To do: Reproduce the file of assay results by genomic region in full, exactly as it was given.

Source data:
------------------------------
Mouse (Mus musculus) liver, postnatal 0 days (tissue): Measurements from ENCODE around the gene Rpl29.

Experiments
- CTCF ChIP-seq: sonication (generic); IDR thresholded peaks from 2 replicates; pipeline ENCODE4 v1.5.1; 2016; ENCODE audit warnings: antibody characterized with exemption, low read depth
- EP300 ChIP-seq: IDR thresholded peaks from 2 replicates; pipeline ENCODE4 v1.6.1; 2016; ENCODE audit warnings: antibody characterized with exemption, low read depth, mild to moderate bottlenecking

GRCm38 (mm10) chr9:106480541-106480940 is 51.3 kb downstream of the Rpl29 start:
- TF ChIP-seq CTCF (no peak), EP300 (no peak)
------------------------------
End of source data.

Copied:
Mouse (Mus musculus) liver, postnatal 0 days (tissue): Measurements from ENCODE around the gene Rpl29.

Experiments
- CTCF ChIP-seq: sonication (generic); IDR thresholded peaks from 2 replicates; pipeline ENCODE4 v1.5.1; 2016; ENCODE audit warnings: antibody characterized with exemption, low read depth
- EP300 ChIP-seq: IDR thresholded peaks from 2 replicates; pipeline ENCODE4 v1.6.1; 2016; ENCODE audit warnings: antibody characterized with exemption, low read depth, mild to moderate bottlenecking

GRCm38 (mm10) chr9:106480541-106480940 is 51.3 kb downstream of the Rpl29 start:
- TF ChIP-seq CTCF (no peak), EP300 (no peak)